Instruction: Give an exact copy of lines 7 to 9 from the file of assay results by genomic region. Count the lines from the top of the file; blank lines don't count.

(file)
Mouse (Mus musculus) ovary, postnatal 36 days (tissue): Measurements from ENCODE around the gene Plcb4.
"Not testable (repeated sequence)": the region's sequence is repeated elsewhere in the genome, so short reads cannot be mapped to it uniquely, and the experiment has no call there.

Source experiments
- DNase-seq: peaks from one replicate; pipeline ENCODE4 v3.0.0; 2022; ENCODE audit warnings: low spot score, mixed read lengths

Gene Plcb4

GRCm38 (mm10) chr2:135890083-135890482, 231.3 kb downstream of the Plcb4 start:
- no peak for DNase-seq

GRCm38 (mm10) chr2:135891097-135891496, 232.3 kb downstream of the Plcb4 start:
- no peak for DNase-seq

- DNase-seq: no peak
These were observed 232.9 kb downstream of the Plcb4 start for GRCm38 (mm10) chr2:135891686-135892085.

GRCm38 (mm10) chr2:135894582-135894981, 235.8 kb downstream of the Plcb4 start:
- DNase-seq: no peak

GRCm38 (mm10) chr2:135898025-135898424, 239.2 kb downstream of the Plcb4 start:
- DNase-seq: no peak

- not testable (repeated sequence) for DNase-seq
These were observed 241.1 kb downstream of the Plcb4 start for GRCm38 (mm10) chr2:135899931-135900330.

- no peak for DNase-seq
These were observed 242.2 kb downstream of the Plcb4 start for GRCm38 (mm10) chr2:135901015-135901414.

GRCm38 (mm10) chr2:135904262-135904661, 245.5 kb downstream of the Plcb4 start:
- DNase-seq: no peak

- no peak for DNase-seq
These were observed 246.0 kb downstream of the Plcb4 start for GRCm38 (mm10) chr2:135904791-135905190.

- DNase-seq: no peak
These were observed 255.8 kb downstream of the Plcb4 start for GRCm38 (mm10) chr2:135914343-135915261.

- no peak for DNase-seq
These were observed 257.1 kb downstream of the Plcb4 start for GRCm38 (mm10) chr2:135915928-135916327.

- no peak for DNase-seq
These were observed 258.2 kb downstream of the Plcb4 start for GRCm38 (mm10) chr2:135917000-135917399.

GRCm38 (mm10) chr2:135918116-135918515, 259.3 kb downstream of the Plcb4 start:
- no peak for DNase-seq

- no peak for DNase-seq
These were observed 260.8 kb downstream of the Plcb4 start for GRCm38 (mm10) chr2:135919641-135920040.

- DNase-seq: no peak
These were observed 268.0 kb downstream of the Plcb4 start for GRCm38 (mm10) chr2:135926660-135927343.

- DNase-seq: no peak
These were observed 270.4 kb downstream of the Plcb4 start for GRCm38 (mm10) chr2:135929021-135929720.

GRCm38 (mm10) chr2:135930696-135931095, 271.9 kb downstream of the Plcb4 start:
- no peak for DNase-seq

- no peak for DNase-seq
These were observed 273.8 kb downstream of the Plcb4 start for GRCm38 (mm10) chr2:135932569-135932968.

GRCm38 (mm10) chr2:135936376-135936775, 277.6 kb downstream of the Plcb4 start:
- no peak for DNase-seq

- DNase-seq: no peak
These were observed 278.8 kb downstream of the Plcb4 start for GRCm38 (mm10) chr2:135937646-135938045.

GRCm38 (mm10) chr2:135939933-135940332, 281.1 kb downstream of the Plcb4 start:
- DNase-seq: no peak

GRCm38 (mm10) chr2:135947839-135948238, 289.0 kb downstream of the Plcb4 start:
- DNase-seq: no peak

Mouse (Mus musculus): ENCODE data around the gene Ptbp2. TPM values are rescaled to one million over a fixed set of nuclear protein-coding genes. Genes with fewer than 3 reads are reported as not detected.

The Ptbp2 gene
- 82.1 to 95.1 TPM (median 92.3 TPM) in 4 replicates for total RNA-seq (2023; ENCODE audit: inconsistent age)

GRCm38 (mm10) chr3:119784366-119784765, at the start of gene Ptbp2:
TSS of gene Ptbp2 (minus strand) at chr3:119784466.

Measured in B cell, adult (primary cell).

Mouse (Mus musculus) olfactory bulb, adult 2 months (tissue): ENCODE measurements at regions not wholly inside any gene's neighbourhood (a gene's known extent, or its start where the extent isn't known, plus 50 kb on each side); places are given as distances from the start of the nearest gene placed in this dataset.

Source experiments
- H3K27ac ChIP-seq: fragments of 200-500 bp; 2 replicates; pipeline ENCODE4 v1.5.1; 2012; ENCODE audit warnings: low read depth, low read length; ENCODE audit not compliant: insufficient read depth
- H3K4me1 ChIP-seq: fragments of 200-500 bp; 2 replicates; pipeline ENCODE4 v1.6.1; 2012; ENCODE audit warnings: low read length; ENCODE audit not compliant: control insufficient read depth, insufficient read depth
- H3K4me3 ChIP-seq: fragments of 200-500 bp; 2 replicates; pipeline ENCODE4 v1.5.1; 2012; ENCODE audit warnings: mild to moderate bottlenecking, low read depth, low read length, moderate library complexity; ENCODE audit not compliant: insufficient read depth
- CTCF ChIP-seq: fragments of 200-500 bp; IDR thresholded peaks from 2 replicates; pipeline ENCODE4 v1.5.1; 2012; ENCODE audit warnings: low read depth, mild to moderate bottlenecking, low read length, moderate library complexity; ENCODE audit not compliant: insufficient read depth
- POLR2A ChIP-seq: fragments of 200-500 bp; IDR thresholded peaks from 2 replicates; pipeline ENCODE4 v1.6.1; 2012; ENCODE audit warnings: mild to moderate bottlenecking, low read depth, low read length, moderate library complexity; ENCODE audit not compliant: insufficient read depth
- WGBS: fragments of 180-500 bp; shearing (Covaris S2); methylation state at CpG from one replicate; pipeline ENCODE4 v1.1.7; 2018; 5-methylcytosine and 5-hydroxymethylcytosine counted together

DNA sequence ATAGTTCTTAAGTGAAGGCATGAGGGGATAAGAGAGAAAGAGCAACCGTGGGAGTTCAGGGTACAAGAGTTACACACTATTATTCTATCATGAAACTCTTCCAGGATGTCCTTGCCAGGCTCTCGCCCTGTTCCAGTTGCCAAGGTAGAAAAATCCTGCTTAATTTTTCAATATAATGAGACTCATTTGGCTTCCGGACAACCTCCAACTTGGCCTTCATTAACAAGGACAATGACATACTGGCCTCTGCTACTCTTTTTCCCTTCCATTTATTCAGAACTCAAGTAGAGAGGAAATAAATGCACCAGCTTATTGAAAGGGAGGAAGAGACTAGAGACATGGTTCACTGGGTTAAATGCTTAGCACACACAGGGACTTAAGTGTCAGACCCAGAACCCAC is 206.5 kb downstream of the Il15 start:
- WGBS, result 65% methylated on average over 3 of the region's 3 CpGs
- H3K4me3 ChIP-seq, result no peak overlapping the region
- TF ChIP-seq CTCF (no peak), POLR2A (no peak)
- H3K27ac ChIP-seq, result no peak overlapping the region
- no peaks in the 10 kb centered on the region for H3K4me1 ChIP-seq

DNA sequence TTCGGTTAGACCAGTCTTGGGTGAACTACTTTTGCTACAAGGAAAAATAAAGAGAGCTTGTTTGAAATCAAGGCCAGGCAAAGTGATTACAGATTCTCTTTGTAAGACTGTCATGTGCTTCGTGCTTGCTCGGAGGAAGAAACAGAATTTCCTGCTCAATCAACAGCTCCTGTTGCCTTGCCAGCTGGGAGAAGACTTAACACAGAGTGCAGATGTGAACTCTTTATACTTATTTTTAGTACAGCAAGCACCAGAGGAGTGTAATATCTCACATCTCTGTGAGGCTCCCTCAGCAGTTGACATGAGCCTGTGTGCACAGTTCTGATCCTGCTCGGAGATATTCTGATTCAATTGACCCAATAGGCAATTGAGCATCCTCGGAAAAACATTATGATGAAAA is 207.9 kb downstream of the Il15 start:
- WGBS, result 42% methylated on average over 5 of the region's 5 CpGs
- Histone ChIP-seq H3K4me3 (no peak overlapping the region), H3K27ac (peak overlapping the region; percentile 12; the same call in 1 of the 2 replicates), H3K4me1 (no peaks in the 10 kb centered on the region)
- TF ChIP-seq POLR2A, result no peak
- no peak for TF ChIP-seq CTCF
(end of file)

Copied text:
- no peak for DNase-seq

GRCm38 (mm10) chr2:135891097-135891496, 232.3 kb downstream of the Plcb4 start:
- no peak for DNase-seq